“Dear little girl with the smart mouth,
I know you probably think I am about to come down on you — this is the moment when you are going to be chastised for that mouth which likes to run, and often gets away from you. Well, you are about to be surprised little lady. My tirade I am about to have right here, well, it is not one in which you will be put in your place and reminded to be respectful. Why, you ask? Because for the most part you are respectful, you are just opinionated, and this should be admired and encouraged.
It is very important for children, especially young girls, to understand and believe in the power of their voice. For them to know and confidently believe what they have to say is important and should be heard and valued. As parents, we often muzzle our children and suppress their opinions. Whether done voluntarily or involuntarily, this is a mistake.
What I want to tell you about your voice and your opinions is this:
- You must try to focus on spreading kindness with your words — not hate or negativity.
- You should never stay silent about things that matter.
- You always have permission to use your voice.
- Your own voice has the ability to motivate you, as well as others.
- You should be sure to share your words in a respectful and humble way.
- You need to always speak the truth.
- You can raise your words, but do not raise your voice.
- Be mindful of remembering to think before you speak.
- Believe that your opinion holds no more weight than another person’s.
- Recognize that the best opinions are those that are formulated based on facts, logic, good reasoning, and intelligence.
- And this is extremely important — never allow yourself to be silenced by someone else’s voice.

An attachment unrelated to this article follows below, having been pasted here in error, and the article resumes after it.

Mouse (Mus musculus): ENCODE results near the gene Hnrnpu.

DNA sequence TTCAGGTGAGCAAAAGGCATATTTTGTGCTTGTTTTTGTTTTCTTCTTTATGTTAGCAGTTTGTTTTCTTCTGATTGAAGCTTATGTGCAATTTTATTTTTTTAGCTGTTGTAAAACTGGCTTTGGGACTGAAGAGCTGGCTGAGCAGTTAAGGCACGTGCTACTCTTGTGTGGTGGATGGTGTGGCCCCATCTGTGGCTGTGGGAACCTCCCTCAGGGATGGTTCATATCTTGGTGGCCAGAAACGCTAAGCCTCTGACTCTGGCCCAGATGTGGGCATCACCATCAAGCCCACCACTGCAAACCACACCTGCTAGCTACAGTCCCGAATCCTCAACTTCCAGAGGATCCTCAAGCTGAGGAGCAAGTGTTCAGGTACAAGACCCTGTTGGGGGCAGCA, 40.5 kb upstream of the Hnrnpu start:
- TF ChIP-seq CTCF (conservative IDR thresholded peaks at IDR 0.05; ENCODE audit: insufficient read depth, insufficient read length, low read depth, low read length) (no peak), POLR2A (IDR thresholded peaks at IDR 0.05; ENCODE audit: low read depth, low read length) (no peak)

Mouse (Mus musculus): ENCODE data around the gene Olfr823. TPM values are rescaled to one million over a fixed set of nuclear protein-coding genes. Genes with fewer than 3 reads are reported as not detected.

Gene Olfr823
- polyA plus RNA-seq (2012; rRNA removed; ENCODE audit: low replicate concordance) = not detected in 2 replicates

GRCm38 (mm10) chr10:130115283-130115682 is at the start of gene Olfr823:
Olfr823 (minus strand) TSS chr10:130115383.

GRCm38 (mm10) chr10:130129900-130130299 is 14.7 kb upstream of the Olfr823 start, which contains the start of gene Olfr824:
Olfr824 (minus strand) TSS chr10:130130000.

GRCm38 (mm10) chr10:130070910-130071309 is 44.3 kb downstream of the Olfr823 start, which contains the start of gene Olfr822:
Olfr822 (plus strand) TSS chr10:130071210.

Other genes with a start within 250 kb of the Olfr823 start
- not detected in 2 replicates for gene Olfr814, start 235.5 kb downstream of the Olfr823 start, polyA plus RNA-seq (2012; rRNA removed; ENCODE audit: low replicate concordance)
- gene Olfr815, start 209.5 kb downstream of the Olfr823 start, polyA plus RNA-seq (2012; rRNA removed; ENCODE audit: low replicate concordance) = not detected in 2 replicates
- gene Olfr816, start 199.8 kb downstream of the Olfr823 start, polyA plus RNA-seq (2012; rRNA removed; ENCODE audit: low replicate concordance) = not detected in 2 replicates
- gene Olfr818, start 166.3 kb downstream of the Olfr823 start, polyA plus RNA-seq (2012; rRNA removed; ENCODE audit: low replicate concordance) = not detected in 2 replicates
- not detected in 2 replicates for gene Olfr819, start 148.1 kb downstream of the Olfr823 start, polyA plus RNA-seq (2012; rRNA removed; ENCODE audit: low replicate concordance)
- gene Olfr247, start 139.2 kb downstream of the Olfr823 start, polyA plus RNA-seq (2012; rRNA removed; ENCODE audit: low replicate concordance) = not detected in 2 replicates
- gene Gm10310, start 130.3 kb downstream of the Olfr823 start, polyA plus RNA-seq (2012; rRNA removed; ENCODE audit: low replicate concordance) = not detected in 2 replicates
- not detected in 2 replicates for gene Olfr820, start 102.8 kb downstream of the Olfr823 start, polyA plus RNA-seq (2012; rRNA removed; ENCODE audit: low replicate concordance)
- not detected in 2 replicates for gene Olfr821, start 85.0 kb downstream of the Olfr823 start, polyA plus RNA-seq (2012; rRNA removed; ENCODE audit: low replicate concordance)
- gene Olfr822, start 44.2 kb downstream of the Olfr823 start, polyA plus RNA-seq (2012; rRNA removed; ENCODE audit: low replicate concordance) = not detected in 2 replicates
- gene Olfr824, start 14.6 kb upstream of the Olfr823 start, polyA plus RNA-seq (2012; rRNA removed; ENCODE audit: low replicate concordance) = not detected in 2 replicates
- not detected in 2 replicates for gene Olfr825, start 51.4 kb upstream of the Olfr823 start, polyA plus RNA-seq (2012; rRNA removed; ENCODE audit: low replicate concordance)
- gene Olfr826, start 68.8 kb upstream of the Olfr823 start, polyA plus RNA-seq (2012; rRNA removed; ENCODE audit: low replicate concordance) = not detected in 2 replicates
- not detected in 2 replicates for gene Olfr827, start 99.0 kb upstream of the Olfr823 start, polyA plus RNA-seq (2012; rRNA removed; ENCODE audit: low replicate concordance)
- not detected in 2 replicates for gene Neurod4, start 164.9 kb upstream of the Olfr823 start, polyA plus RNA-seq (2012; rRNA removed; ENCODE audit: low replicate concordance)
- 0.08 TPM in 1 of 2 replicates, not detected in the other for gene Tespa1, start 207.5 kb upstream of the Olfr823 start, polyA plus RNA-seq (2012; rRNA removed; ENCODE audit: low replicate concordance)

These are just the basics of how to use that smart mouth of yours appropriately and effectively. You will, no doubt, learn more rules of communication and banter as you grow up. Let my suggestions be stepping stones for you…let them be your guide.
And, do you want to know why I keep referring to your mouth as “smart”? Well, because it is. 90% of the time, when you “talk back” to your dad and I, you are making a valid point — one that should be heard. And thankfully, you already have the confidence and strength of character to drive us to listen to you — something we should always be doing anyway.
You know those parents that worry because their child is a “smart-a**”? I’m not worried. I know you will turn out just fine; and do you know how I know that?
Because you are my daughter, and you are every bit of me when I was younger.
I appreciate the tenacity with which you approach life, it’s matters, the people in it, and the conversations about it. So many important, successful, and respected people in this world came to be such because they would not let their voice be muffled, and neither do you.
This story was submitted to Love What Matters by Nicole Merritt of Jthreenme, where the post originally appeared. You can follow her on Facebook, her website or podcast.
Read more from Nicole here:
‘Today an older kid called my child ‘so annoying.’ TO HER FACE.’: Mom stresses importance of early self-worth conversations
‘I send them to school with stains. We eat dinner in front of the TV. We make noise, a lot of it, and we like our pasta best slurped.’: Mom urges ‘dance to the beat of your own family’s drum’
We’re Not All Raising Our Kids The Same Way, But We All Need Grace Just The Same
I Am Not A Fun Mom—And That’s Okay
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